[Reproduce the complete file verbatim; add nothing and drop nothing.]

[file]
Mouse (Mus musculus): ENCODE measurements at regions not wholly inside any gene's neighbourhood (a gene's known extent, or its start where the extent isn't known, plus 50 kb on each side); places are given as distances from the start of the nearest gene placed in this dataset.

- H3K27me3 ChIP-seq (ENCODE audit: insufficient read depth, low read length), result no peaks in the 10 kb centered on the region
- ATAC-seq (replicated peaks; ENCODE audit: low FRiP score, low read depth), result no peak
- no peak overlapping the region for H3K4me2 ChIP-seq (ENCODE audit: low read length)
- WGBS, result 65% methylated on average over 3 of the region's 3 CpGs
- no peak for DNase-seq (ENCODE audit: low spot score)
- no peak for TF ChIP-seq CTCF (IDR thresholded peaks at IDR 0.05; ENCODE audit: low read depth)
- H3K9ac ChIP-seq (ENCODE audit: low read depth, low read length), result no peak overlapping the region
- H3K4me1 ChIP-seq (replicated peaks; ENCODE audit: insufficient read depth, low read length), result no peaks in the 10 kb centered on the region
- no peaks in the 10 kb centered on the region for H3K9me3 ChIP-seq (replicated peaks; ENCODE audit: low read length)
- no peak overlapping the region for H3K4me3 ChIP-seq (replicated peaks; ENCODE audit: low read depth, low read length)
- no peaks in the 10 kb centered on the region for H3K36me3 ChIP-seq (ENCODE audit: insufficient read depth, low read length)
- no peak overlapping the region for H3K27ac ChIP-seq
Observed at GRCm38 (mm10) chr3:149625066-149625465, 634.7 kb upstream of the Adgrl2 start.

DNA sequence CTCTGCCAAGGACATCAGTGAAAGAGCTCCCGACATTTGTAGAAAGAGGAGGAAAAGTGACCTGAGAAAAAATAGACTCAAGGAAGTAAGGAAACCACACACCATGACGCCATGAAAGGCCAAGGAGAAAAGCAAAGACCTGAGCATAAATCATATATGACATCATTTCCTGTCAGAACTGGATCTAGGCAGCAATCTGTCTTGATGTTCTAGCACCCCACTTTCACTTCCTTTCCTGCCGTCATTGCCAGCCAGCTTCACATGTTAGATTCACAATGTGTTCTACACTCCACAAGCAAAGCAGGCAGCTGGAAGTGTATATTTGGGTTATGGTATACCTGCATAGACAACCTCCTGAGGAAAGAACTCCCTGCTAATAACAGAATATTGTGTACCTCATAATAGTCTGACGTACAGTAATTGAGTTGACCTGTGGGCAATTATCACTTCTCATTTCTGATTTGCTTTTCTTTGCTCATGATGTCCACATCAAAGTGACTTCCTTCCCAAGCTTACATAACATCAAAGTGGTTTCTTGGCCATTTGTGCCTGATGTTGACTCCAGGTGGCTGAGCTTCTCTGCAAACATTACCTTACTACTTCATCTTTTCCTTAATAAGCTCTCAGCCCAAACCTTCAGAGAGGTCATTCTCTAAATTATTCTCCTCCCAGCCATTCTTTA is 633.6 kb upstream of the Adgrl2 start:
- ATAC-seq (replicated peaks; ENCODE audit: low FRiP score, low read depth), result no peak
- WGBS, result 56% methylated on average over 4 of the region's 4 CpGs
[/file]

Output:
Mouse (Mus musculus): ENCODE measurements at regions not wholly inside any gene's neighbourhood (a gene's known extent, or its start where the extent isn't known, plus 50 kb on each side); places are given as distances from the start of the nearest gene placed in this dataset.

- H3K27me3 ChIP-seq (ENCODE audit: insufficient read depth, low read length), result no peaks in the 10 kb centered on the region
- ATAC-seq (replicated peaks; ENCODE audit: low FRiP score, low read depth), result no peak
- no peak overlapping the region for H3K4me2 ChIP-seq (ENCODE audit: low read length)
- WGBS, result 65% methylated on average over 3 of the region's 3 CpGs
- no peak for DNase-seq (ENCODE audit: low spot score)
- no peak for TF ChIP-seq CTCF (IDR thresholded peaks at IDR 0.05; ENCODE audit: low read depth)
- H3K9ac ChIP-seq (ENCODE audit: low read depth, low read length), result no peak overlapping the region
- H3K4me1 ChIP-seq (replicated peaks; ENCODE audit: insufficient read depth, low read length), result no peaks in the 10 kb centered on the region
- no peaks in the 10 kb centered on the region for H3K9me3 ChIP-seq (replicated peaks; ENCODE audit: low read length)
- no peak overlapping the region for H3K4me3 ChIP-seq (replicated peaks; ENCODE audit: low read depth, low read length)
- no peaks in the 10 kb centered on the region for H3K36me3 ChIP-seq (ENCODE audit: insufficient read depth, low read length)
- no peak overlapping the region for H3K27ac ChIP-seq
Observed at GRCm38 (mm10) chr3:149625066-149625465, 634.7 kb upstream of the Adgrl2 start.

DNA sequence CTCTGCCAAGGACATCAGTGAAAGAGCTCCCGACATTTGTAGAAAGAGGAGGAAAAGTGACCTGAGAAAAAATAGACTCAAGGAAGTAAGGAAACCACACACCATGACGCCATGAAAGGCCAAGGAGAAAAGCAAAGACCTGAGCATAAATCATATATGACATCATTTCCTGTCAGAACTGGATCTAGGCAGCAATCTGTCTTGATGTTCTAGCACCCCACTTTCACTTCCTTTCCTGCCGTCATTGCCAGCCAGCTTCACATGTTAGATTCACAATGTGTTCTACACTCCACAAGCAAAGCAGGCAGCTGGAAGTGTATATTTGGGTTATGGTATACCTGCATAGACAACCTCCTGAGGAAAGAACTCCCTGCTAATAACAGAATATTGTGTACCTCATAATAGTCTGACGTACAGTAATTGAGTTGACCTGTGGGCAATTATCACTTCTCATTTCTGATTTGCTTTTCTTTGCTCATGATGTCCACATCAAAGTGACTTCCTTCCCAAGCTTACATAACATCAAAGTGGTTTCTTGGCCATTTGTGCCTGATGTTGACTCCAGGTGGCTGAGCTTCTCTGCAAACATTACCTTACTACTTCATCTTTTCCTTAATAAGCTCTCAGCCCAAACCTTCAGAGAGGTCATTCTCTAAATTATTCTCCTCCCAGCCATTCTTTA is 633.6 kb upstream of the Adgrl2 start:
- ATAC-seq (replicated peaks; ENCODE audit: low FRiP score, low read depth), result no peak
- WGBS, result 56% methylated on average over 4 of the region's 4 CpGs